Dangerous Wildlife: Myths and Reality
The exhibition „Dangerous Wildlife: Myths and Reality“ at the Estonian Museum of Natural History familiarizes you with the real dangers that can be faced in Estonia’s nature and dispels widespread myths. The exhibition is open from the 11th of April to September 2013. Exhibition catalog can be seen here.
„The exhibition teaches you to recognize emergency situations, provides guidance of conduct and encourages people to go out into the wild. No species is dangerous in itself – the behaviour or toxicity that seems evil to humans is, in fact, a means of survival,“ said Loore Ehrlich, Head of Botany Department of the Estonian Museum of Natural History and content curator of the exhibition.
At the exhibition, you will learn how to behave when encountering a bear, and where to expect a tick lurking for prey. The destroying angel and wood agaric are presented side by side – similar in appearance but one being deadly poisonous and the other an edible mushroom. You will learn about the serious health consequences from the berries of baneberry and mezereon and find out how to distinguish bilberries from the berries of herb Paris. Among other exhibits, a giant dried Sosnowsky’s hogweed is displayed in the exhibition hall.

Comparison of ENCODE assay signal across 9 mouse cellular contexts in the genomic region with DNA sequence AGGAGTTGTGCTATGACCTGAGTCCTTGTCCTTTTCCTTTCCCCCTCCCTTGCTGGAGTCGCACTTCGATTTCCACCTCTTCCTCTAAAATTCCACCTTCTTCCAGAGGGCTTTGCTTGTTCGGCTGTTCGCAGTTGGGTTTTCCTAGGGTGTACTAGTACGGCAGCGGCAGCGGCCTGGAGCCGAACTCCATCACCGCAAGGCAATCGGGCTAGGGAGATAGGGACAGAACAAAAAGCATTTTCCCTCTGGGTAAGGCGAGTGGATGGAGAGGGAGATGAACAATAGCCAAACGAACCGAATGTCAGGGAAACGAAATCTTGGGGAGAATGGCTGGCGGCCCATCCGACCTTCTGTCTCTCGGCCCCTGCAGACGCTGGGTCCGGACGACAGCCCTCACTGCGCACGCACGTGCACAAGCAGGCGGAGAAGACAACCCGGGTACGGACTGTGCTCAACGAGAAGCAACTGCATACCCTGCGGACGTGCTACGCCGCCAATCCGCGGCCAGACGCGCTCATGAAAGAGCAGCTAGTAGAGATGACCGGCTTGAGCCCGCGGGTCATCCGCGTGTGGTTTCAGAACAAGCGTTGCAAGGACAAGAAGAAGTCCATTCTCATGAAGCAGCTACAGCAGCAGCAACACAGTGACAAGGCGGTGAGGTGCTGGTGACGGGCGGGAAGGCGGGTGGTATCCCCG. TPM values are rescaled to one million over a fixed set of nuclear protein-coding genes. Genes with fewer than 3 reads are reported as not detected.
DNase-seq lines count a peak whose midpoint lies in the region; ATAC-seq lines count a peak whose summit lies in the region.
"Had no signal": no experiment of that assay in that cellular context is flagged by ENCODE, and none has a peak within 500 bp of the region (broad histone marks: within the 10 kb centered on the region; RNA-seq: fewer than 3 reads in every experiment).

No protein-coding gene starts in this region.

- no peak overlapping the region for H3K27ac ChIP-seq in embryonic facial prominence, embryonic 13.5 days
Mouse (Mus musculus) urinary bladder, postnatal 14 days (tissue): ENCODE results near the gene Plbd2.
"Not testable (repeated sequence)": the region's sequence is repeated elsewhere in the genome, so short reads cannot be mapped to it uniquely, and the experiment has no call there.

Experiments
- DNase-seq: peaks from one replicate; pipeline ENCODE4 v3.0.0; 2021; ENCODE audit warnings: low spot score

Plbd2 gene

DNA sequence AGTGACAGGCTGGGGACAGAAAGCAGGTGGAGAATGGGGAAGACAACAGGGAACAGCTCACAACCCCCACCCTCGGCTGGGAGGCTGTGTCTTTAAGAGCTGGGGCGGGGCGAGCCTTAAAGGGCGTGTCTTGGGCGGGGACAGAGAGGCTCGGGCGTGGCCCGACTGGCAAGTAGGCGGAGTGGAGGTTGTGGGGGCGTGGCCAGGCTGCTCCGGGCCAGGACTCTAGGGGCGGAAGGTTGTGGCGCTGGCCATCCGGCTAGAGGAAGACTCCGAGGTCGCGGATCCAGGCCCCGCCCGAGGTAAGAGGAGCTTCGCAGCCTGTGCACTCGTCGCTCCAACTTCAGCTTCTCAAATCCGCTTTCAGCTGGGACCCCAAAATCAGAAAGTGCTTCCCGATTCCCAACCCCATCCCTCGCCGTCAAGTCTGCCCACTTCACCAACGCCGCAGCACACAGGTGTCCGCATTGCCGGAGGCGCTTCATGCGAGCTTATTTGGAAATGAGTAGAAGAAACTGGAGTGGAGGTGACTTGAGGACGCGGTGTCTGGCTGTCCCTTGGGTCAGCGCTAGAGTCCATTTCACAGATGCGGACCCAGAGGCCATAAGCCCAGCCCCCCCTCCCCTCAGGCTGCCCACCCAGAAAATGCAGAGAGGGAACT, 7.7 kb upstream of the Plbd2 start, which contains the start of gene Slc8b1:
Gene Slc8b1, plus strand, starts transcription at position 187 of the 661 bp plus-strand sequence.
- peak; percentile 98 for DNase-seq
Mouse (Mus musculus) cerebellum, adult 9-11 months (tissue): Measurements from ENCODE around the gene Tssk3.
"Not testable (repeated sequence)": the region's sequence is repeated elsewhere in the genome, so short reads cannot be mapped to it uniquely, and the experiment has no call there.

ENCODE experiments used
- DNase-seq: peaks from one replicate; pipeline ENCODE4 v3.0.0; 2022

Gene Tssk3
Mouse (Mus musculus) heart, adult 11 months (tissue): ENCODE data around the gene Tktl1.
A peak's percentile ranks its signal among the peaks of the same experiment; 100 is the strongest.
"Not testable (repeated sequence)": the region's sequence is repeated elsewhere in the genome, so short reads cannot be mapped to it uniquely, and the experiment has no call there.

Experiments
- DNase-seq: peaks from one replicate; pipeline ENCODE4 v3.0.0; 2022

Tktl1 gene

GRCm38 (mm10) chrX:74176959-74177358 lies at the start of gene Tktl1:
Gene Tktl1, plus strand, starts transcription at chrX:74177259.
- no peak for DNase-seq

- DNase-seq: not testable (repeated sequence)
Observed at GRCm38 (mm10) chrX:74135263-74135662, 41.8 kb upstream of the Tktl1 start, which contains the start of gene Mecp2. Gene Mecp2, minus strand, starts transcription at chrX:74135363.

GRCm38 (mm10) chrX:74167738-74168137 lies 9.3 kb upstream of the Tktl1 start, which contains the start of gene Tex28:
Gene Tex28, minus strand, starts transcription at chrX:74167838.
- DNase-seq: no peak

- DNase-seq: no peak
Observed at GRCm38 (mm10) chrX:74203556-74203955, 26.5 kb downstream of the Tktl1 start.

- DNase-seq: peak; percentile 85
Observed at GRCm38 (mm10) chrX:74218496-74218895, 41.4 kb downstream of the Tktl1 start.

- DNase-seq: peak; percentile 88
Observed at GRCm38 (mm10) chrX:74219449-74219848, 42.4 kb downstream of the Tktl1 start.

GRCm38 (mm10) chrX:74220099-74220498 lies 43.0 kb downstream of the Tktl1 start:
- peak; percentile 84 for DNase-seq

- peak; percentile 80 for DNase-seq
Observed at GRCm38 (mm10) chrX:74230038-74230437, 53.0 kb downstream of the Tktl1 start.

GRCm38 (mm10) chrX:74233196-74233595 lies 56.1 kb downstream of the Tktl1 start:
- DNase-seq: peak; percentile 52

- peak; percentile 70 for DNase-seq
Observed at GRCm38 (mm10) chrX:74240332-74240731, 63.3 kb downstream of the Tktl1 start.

In addition to real dangers, there are also a number of ungrounded fears and misconceptions established in human (sub)consciousness. For example, people fear spiders and believe that a lynx keeping watch in a tree crown is planning an attack. But how are things in reality? Do bats and crane flies crave for human blood? What do vipers, wasps, destroying angels and lilies of the valley need their poison for? These and many other questions will find an answer at the exhibition.